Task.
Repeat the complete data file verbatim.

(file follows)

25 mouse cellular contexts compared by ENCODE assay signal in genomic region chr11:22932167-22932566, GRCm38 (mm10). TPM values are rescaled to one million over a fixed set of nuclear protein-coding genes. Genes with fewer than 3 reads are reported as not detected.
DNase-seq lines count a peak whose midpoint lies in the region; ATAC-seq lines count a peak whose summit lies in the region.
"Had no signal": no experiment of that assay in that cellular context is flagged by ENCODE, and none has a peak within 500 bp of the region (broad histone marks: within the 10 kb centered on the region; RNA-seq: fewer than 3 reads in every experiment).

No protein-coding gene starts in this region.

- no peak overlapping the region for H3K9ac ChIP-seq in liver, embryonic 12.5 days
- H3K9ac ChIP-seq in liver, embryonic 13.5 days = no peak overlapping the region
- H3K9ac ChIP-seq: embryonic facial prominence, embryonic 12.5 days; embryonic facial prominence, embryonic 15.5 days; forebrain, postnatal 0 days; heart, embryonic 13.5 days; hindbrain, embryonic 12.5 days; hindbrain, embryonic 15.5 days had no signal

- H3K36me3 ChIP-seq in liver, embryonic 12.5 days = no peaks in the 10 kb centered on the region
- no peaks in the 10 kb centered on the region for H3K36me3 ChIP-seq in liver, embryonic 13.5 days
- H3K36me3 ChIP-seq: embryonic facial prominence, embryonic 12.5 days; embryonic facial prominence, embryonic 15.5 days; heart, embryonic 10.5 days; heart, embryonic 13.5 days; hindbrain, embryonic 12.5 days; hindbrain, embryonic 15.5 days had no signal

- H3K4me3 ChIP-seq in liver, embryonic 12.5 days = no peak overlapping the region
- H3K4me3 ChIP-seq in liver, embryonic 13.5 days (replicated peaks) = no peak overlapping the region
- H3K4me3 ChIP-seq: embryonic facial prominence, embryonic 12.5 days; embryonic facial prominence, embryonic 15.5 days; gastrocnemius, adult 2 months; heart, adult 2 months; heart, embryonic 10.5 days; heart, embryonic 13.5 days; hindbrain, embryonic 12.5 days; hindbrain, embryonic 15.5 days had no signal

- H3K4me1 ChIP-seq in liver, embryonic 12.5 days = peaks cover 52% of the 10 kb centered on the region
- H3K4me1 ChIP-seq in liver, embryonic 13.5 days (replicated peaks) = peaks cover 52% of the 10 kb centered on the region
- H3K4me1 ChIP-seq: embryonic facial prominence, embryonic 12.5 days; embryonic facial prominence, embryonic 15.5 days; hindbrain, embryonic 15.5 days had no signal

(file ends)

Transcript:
25 mouse cellular contexts compared by ENCODE assay signal in genomic region chr11:22932167-22932566, GRCm38 (mm10). TPM values are rescaled to one million over a fixed set of nuclear protein-coding genes. Genes with fewer than 3 reads are reported as not detected.
DNase-seq lines count a peak whose midpoint lies in the region; ATAC-seq lines count a peak whose summit lies in the region.
"Had no signal": no experiment of that assay in that cellular context is flagged by ENCODE, and none has a peak within 500 bp of the region (broad histone marks: within the 10 kb centered on the region; RNA-seq: fewer than 3 reads in every experiment).

No protein-coding gene starts in this region.

- no peak overlapping the region for H3K9ac ChIP-seq in liver, embryonic 12.5 days
- H3K9ac ChIP-seq in liver, embryonic 13.5 days = no peak overlapping the region
- H3K9ac ChIP-seq: embryonic facial prominence, embryonic 12.5 days; embryonic facial prominence, embryonic 15.5 days; forebrain, postnatal 0 days; heart, embryonic 13.5 days; hindbrain, embryonic 12.5 days; hindbrain, embryonic 15.5 days had no signal

- H3K36me3 ChIP-seq in liver, embryonic 12.5 days = no peaks in the 10 kb centered on the region
- no peaks in the 10 kb centered on the region for H3K36me3 ChIP-seq in liver, embryonic 13.5 days
- H3K36me3 ChIP-seq: embryonic facial prominence, embryonic 12.5 days; embryonic facial prominence, embryonic 15.5 days; heart, embryonic 10.5 days; heart, embryonic 13.5 days; hindbrain, embryonic 12.5 days; hindbrain, embryonic 15.5 days had no signal

- H3K4me3 ChIP-seq in liver, embryonic 12.5 days = no peak overlapping the region
- H3K4me3 ChIP-seq in liver, embryonic 13.5 days (replicated peaks) = no peak overlapping the region
- H3K4me3 ChIP-seq: embryonic facial prominence, embryonic 12.5 days; embryonic facial prominence, embryonic 15.5 days; gastrocnemius, adult 2 months; heart, adult 2 months; heart, embryonic 10.5 days; heart, embryonic 13.5 days; hindbrain, embryonic 12.5 days; hindbrain, embryonic 15.5 days had no signal

- H3K4me1 ChIP-seq in liver, embryonic 12.5 days = peaks cover 52% of the 10 kb centered on the region
- H3K4me1 ChIP-seq in liver, embryonic 13.5 days (replicated peaks) = peaks cover 52% of the 10 kb centered on the region
- H3K4me1 ChIP-seq: embryonic facial prominence, embryonic 12.5 days; embryonic facial prominence, embryonic 15.5 days; hindbrain, embryonic 15.5 days had no signal